Geoffrey Brown | Newswise Science News
Quantum gas turns supersolid
23.04.2019 | Universität Innsbruck
Explosion on Jupiter-sized star 10 times more powerful than ever seen on our sun
18.04.2019 | University of Warwick
The human eye is particularly sensitive to green, but less sensitive to blue and red. Chemists led by Hubert Huppertz at the University of Innsbruck have now developed a new red phosphor whose light is well perceived by the eye. This increases the light yield of white LEDs by around one sixth, which can significantly improve the energy efficiency of lighting systems.
Light emitting diodes or LEDs are only able to produce light of a certain colour. However, white light can be created using different colour mixing processes.
Researchers led by Francesca Ferlaino from the University of Innsbruck and the Austrian Academy of Sciences report in Physical Review X on the observation of supersolid behavior in dipolar quantum gases of erbium and dysprosium. In the dysprosium gas these properties are unprecedentedly long-lived. This sets the stage for future investigations into the nature of this exotic phase of matter.
Supersolidity is a paradoxical state where the matter is both crystallized and superfluid. Predicted 50 years ago, such a counter-intuitive phase, featuring...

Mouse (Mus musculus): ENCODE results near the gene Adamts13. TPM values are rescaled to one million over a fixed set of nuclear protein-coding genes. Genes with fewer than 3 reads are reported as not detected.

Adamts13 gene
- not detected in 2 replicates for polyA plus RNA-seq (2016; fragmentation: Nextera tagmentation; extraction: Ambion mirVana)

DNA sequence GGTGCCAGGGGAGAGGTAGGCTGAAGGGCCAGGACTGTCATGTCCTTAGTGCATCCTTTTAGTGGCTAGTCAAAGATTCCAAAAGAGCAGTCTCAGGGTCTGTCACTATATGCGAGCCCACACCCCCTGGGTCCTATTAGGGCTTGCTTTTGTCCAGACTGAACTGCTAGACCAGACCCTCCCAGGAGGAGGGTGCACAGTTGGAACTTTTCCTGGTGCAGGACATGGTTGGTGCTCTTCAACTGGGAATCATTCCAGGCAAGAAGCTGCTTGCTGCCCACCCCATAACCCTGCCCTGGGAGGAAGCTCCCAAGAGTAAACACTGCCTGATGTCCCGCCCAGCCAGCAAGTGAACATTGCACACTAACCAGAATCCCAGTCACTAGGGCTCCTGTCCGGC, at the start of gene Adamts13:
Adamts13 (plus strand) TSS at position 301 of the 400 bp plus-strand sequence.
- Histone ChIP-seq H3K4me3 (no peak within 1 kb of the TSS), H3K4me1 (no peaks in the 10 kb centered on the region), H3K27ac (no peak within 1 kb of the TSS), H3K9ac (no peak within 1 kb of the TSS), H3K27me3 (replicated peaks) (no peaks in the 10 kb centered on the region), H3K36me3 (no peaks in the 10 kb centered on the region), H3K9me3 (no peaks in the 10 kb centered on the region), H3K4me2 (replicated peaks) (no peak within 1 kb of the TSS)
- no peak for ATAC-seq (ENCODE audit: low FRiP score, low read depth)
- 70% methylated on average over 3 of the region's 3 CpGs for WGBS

A stellar flare 10 times more powerful than anything seen on our sun has burst from an ultracool star almost the same size as Jupiter
A localization phenomenon boosts the accuracy of solving quantum many-body problems with quantum computers which are otherwise challenging for conventional computers. This brings such digital quantum simulation within reach on quantum devices available today.
Quantum computers promise to solve certain computational problems exponentially faster than any classical machine. “A particularly promising application is the...
The technology could revolutionize how information travels through data centers and artificial intelligence networks
Engineers at the University of California, Berkeley have built a new photonic switch that can control the direction of light passing through optical fibers...
17.04.2019 | Event News
15.04.2019 | Event News
09.04.2019 | Event News
24.04.2019 | Life Sciences
24.04.2019 | Life Sciences
24.04.2019 | Life Sciences